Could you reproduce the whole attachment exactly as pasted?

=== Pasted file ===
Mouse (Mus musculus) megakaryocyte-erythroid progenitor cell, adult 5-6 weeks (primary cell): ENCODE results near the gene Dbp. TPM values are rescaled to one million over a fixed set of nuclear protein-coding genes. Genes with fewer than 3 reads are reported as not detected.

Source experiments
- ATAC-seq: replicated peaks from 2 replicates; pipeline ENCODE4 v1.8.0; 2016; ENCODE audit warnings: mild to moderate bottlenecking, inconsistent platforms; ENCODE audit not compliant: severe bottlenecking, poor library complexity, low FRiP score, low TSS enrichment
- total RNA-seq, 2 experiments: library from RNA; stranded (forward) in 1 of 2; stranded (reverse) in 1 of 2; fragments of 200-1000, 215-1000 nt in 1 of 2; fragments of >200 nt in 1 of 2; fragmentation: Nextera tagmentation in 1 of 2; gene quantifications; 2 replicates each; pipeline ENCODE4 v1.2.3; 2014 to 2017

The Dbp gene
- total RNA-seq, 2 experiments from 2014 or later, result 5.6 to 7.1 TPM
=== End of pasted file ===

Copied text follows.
Mouse (Mus musculus) megakaryocyte-erythroid progenitor cell, adult 5-6 weeks (primary cell): ENCODE results near the gene Dbp. TPM values are rescaled to one million over a fixed set of nuclear protein-coding genes. Genes with fewer than 3 reads are reported as not detected.

Source experiments
- ATAC-seq: replicated peaks from 2 replicates; pipeline ENCODE4 v1.8.0; 2016; ENCODE audit warnings: mild to moderate bottlenecking, inconsistent platforms; ENCODE audit not compliant: severe bottlenecking, poor library complexity, low FRiP score, low TSS enrichment
- total RNA-seq, 2 experiments: library from RNA; stranded (forward) in 1 of 2; stranded (reverse) in 1 of 2; fragments of 200-1000, 215-1000 nt in 1 of 2; fragments of >200 nt in 1 of 2; fragmentation: Nextera tagmentation in 1 of 2; gene quantifications; 2 replicates each; pipeline ENCODE4 v1.2.3; 2014 to 2017

The Dbp gene
- total RNA-seq, 2 experiments from 2014 or later, result 5.6 to 7.1 TPM